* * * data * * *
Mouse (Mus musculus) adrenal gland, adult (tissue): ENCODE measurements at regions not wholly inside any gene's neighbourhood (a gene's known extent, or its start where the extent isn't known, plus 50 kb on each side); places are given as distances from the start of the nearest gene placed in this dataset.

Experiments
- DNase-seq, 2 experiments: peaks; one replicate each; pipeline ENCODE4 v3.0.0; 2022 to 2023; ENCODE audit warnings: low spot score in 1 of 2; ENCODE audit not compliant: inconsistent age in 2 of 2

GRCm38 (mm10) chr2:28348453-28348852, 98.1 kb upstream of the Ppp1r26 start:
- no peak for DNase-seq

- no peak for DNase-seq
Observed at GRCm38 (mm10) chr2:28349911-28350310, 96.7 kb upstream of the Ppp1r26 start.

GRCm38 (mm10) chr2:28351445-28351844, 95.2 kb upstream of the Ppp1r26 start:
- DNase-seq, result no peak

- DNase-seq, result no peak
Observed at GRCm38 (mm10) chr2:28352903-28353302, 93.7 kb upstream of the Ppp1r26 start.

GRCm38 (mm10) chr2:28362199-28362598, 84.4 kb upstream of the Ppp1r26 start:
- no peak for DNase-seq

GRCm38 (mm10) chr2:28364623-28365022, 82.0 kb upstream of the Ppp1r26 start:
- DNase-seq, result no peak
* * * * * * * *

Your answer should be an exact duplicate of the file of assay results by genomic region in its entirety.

Mouse (Mus musculus) adrenal gland, adult (tissue): ENCODE measurements at regions not wholly inside any gene's neighbourhood (a gene's known extent, or its start where the extent isn't known, plus 50 kb on each side); places are given as distances from the start of the nearest gene placed in this dataset.

Experiments
- DNase-seq, 2 experiments: peaks; one replicate each; pipeline ENCODE4 v3.0.0; 2022 to 2023; ENCODE audit warnings: low spot score in 1 of 2; ENCODE audit not compliant: inconsistent age in 2 of 2

GRCm38 (mm10) chr2:28348453-28348852, 98.1 kb upstream of the Ppp1r26 start:
- no peak for DNase-seq

- no peak for DNase-seq
Observed at GRCm38 (mm10) chr2:28349911-28350310, 96.7 kb upstream of the Ppp1r26 start.

GRCm38 (mm10) chr2:28351445-28351844, 95.2 kb upstream of the Ppp1r26 start:
- DNase-seq, result no peak

- DNase-seq, result no peak
Observed at GRCm38 (mm10) chr2:28352903-28353302, 93.7 kb upstream of the Ppp1r26 start.

GRCm38 (mm10) chr2:28362199-28362598, 84.4 kb upstream of the Ppp1r26 start:
- no peak for DNase-seq

GRCm38 (mm10) chr2:28364623-28365022, 82.0 kb upstream of the Ppp1r26 start:
- DNase-seq, result no peak